Climate and weather
Photo Credit: Center for Energy, Environmental & Economic Systems Analysis (CEEESA)

First Brutal Heat Wave, Then Melting Power Cables?

Underwater hydro cables melted in the extreme heat

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Perhaps this disruption is warning to political leaders on VanIsle need to prioritize energy conservation and self reliance
Example of submarine cable
Example of a submarine cable Graphic by Leszek Resner and Sandra Paszkiewicz

When you think of the impacts of a rapidly warming planet, you might imagine droughts. Maybe you think of wildfires burning town, or high numbers of heat-related deaths. But I’ll bet you never dreamed you’d have to worry that underwater hydro cables would melt.

But that might be what happened to the submarine cables that bring electricity to Vancouver Island.

After noticing a bulge and oil leak above ground on July 8th, BC Hydro had to shut down the cable that runs from Vancouver Island to the Sunshine Coast along the floor of the Salish Sea. A further inspection over the weekend revealed two other underwater cables that appear to be “bulging” in places.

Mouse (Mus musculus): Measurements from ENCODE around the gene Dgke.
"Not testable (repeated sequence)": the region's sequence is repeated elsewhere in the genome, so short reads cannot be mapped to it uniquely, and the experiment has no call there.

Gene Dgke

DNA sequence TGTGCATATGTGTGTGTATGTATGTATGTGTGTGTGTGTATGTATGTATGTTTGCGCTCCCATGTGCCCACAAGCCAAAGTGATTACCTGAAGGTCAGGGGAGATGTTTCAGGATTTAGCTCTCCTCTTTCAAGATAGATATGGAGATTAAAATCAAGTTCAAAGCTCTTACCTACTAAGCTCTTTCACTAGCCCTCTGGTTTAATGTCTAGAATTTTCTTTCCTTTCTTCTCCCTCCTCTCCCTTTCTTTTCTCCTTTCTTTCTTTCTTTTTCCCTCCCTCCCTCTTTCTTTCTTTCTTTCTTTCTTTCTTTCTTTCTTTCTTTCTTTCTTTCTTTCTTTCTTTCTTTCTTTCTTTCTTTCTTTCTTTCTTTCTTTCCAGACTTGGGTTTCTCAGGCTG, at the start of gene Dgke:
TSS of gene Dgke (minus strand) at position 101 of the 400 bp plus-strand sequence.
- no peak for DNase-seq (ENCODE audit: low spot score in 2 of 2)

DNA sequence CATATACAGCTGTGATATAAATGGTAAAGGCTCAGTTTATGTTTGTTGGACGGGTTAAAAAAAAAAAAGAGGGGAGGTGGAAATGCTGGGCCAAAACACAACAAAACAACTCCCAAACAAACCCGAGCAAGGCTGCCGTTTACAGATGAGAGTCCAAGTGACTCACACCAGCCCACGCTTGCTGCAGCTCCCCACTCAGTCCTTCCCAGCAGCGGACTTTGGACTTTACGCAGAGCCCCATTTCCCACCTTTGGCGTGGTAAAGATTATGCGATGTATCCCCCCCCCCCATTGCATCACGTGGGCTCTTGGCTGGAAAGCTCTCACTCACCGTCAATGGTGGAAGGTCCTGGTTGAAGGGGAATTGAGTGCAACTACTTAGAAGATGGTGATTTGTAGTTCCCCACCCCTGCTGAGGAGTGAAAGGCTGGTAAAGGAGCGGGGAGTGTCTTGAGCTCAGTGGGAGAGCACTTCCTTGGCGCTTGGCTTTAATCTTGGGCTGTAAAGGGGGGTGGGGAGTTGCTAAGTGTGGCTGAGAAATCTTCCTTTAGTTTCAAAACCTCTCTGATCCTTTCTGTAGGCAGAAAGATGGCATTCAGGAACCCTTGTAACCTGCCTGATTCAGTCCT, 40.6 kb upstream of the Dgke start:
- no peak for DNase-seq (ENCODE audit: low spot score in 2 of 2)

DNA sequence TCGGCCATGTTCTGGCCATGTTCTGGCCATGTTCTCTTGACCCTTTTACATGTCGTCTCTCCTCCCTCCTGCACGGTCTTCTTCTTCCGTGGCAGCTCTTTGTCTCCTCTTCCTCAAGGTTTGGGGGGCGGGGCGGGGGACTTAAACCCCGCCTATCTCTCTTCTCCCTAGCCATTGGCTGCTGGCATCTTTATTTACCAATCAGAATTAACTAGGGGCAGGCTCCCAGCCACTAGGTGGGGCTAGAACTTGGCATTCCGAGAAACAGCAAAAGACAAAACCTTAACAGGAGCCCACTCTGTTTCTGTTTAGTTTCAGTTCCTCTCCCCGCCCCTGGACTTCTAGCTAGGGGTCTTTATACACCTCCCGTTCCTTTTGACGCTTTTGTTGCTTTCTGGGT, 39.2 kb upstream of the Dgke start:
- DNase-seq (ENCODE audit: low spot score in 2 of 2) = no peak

The cable has been taken out of service and repairs are underway. BC Hydro is trying to figure out whether the recent record-breaking heatwave might have caused the damage.

BC Electricity Grid
Map by BC Hydro

BC Hydro inspected the submarine cables that bring power to Vancouver Island just a few weeks ago and no damage was identified at the time.

No Island customers have lost power according to the power company.

This problem with the power cable raises serious questions about the energy systems on Vancouver Island. Currently, both BC Hydro and independent power producers like the Upnit Power Corporation near Port Alberni are providing electric power on the island. 

Vancouver Island imports electricity. Maybe this problem is a warning to political leaders on VanIsle that they need to put our electricity needs first. Maybe we need a system where we make our own power, one that doesn’t depend on the mainland.

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